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SOUND OFF: About that cause of death

Reader: Robert Price has always had the super talent of being capable of tap dancing around any subject without ever really addressing it. One of those friendly guys who talks all day and never says a darn thing type.

The stab in the back oil industry opinion column ("Time for Kern County to reassess its fight with the state over the future of oil," Oct. 24) was a great example of I'll be your best friend while I'm in front of you piece.

I had a knee-jerk reaction not to read the front page story on Sunday ("Delivered by a wagon train west, another of the Dust Bowl generation leaves us," Nov. 6) when I saw his picture attached to it. But, I saw the beautiful picture of Jane Dutton Maxwell and love Dust Bowl stories. My grandparents had their own.

Well, I made it to the sixth paragraph and know now that Mr. Price has indeed fallen off the port side of the bow. Including "COVID-19, from which she had recovered" as a cause of death for Mrs. Maxwell seems like a real stretch. What drama.

I recovered from West Nile virus in 2008. I don't think it would bear much weight on my death certificate hence the fact that I did indeed recover.

— Grace Morse

Peterson: I'm going straight to the source here, and letting Robert Price respond:

Obituary writers are supposed to ask the decedent's cause of death, and I did. Jane Dutton Maxwell’s daughter Katina Nelson told me: Her mother died Nov. 2 at the age of 91 from pneumonia likely associated with non-Hodgkin's lymphoma. Her chemotherapy treatments had battered her immune system, Nelson told me, and she had also recently recovered from COVID-19.

I did not ask Nelson why she mentioned COVID-19, since Mrs. Maxwell had bounced back, but my sense was that she included it as sort of an ironic tribute: Mrs. Maxwell was one tough, hearty lady for having survived this illness we hear about daily, only to succumb to other causes. I assume she also mentioned it to support the possibility that COVID-19 might have impacted her mother’s immune system in a consequential way. Both reasons are likely true.

But you, Grace, have suggested a third, rather cynical possibility: That I apparently added it in order to perpetuate an alarmist narrative. Well, it’s unfortunate you can’t let a remarkable woman pass in peace without making it political. (The fact that a virus can be political at all continues to baffle me. Some 73,000 Californians have died from this virus, and they come from all races, ages and political parties.)

As for the friendly stab-in-the-back to the oil industry: Telling locals we need to be prepared to move on from the oil-based economy that has defined us almost since the first white settlers arrived in Kern County is not some sort of a tap dance. I “really did address it,” and without the benefit of the “Happy Days” soundtrack you seem to think I favor. The vulnerability of Kern’s oil economy needs to be confronted: Just Wednesday, Erik Bartsch, president and CEO of Bakersfield-based oil producer Aera Energy LLC, speaking at the annual Kern County Energy Summit, noted that "The phase-out is happening today with no public debate.” Well, I’m here to debate, as are many concerned Californians.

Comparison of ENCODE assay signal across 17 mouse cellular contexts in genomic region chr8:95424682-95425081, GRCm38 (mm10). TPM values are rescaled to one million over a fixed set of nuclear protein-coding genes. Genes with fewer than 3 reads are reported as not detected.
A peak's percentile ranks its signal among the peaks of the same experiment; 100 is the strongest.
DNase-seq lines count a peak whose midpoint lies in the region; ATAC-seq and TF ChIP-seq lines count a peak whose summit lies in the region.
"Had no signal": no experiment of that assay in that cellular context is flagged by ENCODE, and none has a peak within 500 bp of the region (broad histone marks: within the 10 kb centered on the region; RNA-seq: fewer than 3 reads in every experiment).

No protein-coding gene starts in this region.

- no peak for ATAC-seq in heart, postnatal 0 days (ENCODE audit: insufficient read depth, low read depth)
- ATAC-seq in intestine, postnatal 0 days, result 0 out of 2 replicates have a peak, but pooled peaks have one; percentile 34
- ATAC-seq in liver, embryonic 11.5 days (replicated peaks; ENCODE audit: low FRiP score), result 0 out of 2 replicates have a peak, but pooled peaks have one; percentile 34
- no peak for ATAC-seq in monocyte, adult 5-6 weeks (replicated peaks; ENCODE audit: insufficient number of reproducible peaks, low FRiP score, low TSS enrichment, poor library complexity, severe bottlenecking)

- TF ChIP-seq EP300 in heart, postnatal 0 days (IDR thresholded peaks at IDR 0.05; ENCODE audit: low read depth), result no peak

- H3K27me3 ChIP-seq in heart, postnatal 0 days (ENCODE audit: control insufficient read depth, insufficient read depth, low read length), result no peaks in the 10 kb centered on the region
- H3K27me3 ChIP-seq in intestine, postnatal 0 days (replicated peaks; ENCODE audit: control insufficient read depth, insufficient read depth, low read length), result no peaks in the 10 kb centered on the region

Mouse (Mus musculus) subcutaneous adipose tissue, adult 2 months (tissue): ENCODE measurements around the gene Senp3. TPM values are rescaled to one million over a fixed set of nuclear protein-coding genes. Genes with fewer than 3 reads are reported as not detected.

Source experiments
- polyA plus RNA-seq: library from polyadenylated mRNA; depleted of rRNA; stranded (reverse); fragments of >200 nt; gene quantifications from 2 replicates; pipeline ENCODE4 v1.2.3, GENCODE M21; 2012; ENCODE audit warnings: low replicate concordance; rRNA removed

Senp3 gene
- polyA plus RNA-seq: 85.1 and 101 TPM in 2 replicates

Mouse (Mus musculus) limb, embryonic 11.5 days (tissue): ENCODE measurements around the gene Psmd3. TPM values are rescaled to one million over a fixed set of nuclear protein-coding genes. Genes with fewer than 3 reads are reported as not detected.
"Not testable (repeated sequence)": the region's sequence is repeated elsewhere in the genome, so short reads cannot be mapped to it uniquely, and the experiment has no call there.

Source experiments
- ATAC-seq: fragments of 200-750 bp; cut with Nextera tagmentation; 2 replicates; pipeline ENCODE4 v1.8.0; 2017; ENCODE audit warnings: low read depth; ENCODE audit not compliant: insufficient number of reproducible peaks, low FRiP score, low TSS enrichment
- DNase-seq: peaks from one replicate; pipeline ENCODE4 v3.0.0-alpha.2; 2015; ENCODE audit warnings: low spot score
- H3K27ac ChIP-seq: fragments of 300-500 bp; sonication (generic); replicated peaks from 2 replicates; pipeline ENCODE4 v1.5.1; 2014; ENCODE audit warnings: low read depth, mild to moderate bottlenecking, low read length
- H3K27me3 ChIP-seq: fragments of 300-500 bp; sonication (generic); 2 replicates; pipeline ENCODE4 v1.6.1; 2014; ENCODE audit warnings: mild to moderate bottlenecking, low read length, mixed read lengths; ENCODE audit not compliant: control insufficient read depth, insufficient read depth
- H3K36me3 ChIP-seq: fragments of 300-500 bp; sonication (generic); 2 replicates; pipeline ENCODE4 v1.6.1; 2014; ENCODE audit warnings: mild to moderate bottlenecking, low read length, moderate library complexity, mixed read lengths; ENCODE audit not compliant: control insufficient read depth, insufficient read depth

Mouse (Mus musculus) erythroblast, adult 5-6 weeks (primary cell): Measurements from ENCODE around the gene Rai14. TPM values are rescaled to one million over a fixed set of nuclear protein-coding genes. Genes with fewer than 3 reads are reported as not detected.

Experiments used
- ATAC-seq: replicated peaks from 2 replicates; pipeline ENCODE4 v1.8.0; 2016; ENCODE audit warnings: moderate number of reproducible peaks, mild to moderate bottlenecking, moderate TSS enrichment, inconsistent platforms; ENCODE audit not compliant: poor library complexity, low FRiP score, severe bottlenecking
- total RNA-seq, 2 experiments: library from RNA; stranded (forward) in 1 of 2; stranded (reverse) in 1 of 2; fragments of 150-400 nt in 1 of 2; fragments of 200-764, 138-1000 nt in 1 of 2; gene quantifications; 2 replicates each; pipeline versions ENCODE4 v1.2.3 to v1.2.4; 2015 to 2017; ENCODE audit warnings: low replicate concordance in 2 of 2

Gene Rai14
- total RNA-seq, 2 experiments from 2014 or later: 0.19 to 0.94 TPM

If that column you reference had a shortcoming, it was that I failed to mention the public-private partnership known as B3K — that’s Better Bakersfield & Boundless Kern — which is looking for ways to solve some of the our transitional economic development issues and has a number of influential local contributors. I received supportive comments from several of them after that column was published.

I’m glad you recovered from West Nile, Grace. I agree it would not be considered a contributing factor in your non-Hodgkin’s death 13 years later. But it may prove to have contributed to your inability to make simple, medically grounded connections unencumbered by partisan considerations.


Reader: I have been in the county for 86 years. I would like to know why they quit publishing the House of Representatives How They Voted (box). The last one was March 12 of this year. Are they going to continue doing it, or are they just going to do away with it?

— via voicemail

Peterson: Good question. I addressed this months ago when that feature went away in April, but it's worth repeating for anyone who missed it: Richard G. Thomas, the longtime provider of the Thomas Voting Reports used by us and other newspapers, retired and ceased operations. We didn't want to cut that feature. It's simply not available to us anymore.

Executive Editor Christine Peterson answers your questions and takes your complaints about The Californian’s news coverage in this weekly feedback forum. Questions may be edited for space and clarity. To offer your input by phone, call 661-395-7649 and leave your comments in a voicemail message or email us at Please include your name and phone number; they won’t be published.